Parents in youth ministry: you may or may not like your student's parents. In my experience, they can be your best allies (not axis) because they can:
- Be a great volunteer (if their student is cool with them helping)
Support you financially
- Praise you in front of others (including parents and better yet, your leader)
- Be a great recruiter for volunteers
Or, parents can be your worst enemies by:
- Overly criticizing you
- Communicating to others that you are a terrible youth worker for their kids
- Micromanaging you
- Being over-protective of their student (because they don’t trust you)
In any case, parents can be your ally or your enemy based on YOUR choices. Here are some proven ways to make your student's parents (both community and church parents) your ally:
If you’ve been in youth ministry long enough, you’ll know that students rarely communicate what’s happening at your program, including their everyday lives. That means, when parents hear from YOU, they are in the loop. Ideas would include:
- Start a social media page for parents,
- Text parents once-a-week reminding them of the youth program,
- Once per-semester parents meeting (before/after Sunday morning is best),
- Have a semester-based newsletter for parents including calendar, theme and website resources for parents,
- Build relationships
Minister to Parents
Yes, you should have a plan to minister to parents of students. Adolescence can be difficult for parents. Being an ally for parents builds trust and friendship. For ideas to build trust with parents:
- Bring in a specialist who speaks on topics such as the digital age, pornography, relationships or parenting teens. You don’t HAVE to minister directly to parents, but you can give opportunities for parents to experience ministry,
- Pray with them and for them – ask for strategic ways in how you can partner with parents in prayer,
- Get parents to minister to each other. Stories, testimonies and “doing real life” with each other helps as well. If you can get a few parents who would be willing and able to share their story or minister with parents who have had teenagers, it will go a long way.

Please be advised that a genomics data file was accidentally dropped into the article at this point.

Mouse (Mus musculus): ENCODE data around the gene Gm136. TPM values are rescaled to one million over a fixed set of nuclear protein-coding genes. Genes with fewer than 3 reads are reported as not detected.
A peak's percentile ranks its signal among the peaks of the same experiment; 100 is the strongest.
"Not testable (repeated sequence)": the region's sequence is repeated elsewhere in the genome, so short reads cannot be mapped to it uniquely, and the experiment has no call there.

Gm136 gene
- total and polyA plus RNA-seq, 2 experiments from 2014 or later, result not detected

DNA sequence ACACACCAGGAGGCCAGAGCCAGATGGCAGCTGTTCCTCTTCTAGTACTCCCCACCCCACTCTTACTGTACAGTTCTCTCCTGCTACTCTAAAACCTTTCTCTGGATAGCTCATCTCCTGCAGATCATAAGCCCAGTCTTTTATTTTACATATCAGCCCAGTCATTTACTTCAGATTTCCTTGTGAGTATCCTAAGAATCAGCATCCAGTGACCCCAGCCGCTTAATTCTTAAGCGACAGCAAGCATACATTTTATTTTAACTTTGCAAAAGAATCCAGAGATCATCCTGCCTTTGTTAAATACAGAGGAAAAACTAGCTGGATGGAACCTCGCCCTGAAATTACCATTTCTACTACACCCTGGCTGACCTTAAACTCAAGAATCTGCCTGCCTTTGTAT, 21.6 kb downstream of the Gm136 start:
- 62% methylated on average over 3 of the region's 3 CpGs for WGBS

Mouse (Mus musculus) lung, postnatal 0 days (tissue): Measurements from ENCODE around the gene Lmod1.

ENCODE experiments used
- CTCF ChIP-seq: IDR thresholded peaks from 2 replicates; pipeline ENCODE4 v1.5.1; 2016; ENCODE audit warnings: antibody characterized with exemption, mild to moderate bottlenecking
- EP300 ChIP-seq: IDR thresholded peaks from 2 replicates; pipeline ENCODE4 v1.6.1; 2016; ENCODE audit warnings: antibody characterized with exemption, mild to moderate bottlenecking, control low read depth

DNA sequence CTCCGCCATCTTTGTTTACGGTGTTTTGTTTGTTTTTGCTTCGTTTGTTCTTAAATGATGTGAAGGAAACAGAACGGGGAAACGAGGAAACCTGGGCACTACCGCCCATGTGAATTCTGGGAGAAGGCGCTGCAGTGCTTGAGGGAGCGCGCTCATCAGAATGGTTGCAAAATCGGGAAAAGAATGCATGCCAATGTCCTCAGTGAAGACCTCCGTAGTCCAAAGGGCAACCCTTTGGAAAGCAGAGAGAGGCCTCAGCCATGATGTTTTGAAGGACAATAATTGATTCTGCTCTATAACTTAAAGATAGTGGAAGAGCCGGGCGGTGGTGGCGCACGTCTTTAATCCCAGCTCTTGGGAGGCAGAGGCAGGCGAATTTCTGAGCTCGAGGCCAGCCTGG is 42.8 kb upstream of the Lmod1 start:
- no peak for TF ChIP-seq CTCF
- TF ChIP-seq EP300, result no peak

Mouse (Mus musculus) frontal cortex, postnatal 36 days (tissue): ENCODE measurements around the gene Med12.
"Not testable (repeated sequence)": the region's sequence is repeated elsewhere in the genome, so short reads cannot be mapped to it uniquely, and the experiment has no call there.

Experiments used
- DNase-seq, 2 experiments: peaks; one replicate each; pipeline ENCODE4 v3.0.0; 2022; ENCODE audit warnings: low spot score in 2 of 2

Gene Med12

Parents need to trust you IF you want their students to experience an off-site event. Having updated parental release forms, permission forms, registration forms, check-ins and sign-ups ahead of time communicates that you are ahead of the game. Not only that, but it also communicates that you are building a culture of fun in a safe and appropriate matter (which teens need to experience, too). If you are looking for some great forms, feel free to contact me anytime.
Lastly, I encourage you to partner with parents by being consistent. For me, my annual plan to partner with parents consisted of:
- Once a year parent conference (Saturday from 10am-2pm including lunch) with a specialist
- Once per-semester parent meeting after the Sunday service (for 15 minutes) including a parent newsletter
- A weekly parental email update, social media page and/or texting options to communicate upcoming events and programs for their students
- Prayer and relationships
- Opportunity to serve at programs
For me, I have experienced the awesome privilege of partnering with parents. They have been the best recruiters of killer volunteers, financial supporters and key helpers in key outreach events. I strongly encourage you to make the most out of your student's parents. You won’t regret it.
- How can you start partnering with your youth ministry parents today?
- What are some ways you can strengthen ministry to parents?
- What is ONE thing you can do to connect with parents to be allies rather than an axis in your youth ministry?